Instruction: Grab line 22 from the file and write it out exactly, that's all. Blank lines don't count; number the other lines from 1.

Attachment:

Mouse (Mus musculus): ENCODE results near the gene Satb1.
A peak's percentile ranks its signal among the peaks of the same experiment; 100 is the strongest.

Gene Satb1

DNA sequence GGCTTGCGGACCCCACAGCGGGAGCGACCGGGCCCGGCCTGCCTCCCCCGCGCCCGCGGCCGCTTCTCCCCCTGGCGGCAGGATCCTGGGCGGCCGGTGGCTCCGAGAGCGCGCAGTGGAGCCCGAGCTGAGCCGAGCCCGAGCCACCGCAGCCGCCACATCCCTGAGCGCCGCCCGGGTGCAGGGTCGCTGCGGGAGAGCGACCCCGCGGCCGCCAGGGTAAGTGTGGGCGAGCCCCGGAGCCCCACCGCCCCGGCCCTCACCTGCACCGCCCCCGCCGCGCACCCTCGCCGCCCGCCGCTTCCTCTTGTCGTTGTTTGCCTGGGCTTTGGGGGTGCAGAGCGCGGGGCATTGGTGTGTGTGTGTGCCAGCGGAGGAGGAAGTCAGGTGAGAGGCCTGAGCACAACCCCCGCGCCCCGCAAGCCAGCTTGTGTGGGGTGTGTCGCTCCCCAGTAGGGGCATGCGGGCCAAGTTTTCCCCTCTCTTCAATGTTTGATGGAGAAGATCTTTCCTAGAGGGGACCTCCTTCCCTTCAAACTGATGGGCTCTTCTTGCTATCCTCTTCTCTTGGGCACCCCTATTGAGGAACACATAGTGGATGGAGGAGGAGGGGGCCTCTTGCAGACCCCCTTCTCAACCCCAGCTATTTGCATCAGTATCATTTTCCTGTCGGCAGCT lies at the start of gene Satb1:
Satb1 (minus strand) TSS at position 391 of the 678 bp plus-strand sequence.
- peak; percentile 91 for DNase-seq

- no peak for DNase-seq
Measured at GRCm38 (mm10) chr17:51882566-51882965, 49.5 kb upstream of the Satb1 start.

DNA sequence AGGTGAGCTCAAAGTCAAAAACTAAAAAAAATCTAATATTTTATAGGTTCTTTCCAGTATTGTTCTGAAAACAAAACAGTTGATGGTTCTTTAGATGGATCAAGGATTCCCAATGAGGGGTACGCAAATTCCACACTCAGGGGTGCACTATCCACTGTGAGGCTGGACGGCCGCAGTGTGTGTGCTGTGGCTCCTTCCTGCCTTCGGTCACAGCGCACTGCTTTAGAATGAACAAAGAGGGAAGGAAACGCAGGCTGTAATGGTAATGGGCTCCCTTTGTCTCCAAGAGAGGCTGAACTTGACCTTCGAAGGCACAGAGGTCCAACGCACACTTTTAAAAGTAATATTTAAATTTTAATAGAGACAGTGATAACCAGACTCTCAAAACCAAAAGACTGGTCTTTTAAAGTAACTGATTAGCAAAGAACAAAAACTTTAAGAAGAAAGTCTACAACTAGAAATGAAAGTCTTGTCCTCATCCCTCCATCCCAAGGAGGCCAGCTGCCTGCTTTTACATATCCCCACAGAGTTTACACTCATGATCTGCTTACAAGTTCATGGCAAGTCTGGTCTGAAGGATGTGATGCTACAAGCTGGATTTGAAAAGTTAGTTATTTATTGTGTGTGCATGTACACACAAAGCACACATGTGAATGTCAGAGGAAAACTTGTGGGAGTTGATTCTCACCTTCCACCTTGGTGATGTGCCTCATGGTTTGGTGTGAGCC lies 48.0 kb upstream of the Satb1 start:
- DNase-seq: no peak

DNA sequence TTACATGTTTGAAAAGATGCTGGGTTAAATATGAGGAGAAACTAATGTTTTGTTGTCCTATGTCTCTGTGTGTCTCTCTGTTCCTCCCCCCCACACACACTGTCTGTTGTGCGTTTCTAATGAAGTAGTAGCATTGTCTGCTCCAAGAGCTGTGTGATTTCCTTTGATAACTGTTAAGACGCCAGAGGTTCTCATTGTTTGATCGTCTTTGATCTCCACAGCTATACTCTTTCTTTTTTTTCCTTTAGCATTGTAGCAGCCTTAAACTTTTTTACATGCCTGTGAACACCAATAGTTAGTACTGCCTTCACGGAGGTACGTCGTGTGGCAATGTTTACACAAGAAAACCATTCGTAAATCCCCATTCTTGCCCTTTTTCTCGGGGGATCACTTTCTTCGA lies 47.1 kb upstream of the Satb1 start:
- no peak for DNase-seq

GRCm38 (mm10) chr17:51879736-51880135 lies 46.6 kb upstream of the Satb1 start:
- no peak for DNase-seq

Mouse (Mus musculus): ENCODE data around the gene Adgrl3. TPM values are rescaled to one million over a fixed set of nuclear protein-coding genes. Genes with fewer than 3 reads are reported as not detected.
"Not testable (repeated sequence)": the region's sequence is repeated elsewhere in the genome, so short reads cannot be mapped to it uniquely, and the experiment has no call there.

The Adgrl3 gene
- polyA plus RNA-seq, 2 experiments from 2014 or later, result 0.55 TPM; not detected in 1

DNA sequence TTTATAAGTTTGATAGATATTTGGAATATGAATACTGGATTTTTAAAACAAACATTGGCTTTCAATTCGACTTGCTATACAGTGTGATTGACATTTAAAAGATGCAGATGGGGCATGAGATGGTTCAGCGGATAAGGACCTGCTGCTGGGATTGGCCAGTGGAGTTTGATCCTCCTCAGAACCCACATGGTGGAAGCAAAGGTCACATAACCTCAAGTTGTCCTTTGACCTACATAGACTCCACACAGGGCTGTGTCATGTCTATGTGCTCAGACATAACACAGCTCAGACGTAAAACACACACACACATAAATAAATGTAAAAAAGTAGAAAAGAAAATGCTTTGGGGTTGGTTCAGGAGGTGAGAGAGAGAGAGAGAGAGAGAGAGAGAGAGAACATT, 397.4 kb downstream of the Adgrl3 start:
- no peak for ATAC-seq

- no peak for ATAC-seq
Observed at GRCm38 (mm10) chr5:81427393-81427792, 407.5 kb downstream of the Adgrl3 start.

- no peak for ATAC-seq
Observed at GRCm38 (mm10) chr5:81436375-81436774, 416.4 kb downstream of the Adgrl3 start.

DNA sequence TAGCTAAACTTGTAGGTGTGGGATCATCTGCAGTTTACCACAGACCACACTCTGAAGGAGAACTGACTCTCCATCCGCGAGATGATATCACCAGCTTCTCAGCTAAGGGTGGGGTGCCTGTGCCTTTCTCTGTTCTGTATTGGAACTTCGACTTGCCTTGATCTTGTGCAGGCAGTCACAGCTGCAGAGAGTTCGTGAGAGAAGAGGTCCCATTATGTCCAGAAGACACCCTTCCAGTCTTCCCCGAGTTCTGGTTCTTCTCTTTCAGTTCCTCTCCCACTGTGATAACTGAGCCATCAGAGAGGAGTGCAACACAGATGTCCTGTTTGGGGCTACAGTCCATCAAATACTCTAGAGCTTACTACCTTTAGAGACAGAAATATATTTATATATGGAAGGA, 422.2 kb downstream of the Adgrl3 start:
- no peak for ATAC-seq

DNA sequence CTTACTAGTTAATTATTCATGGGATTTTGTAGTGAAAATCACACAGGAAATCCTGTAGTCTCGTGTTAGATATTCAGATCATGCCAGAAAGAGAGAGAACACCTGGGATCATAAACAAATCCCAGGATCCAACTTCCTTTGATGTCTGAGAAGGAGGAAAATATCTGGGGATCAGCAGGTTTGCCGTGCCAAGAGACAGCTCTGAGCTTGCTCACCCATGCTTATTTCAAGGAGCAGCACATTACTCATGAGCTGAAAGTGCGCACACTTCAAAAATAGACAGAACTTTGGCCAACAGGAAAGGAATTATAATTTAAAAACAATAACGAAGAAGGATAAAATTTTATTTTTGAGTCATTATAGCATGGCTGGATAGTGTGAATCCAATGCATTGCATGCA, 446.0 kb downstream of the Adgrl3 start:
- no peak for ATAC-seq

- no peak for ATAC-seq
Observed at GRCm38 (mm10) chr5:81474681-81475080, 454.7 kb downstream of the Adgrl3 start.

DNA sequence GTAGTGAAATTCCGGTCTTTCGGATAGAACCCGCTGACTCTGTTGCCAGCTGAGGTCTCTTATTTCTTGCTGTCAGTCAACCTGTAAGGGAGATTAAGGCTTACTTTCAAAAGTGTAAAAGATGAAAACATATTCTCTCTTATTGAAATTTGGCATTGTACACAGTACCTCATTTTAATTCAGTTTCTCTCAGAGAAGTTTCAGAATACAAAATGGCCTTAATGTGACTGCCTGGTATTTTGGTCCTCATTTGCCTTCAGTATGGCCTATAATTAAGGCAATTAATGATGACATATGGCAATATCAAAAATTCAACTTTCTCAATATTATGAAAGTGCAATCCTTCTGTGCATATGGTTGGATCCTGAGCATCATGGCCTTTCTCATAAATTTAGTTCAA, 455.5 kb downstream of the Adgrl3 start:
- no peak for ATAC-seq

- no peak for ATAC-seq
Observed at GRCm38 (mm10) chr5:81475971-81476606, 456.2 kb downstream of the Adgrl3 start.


Observed at GRCm38 (mm10) chr5:81427393-81427792, 407.5 kb downstream of the Adgrl3 start.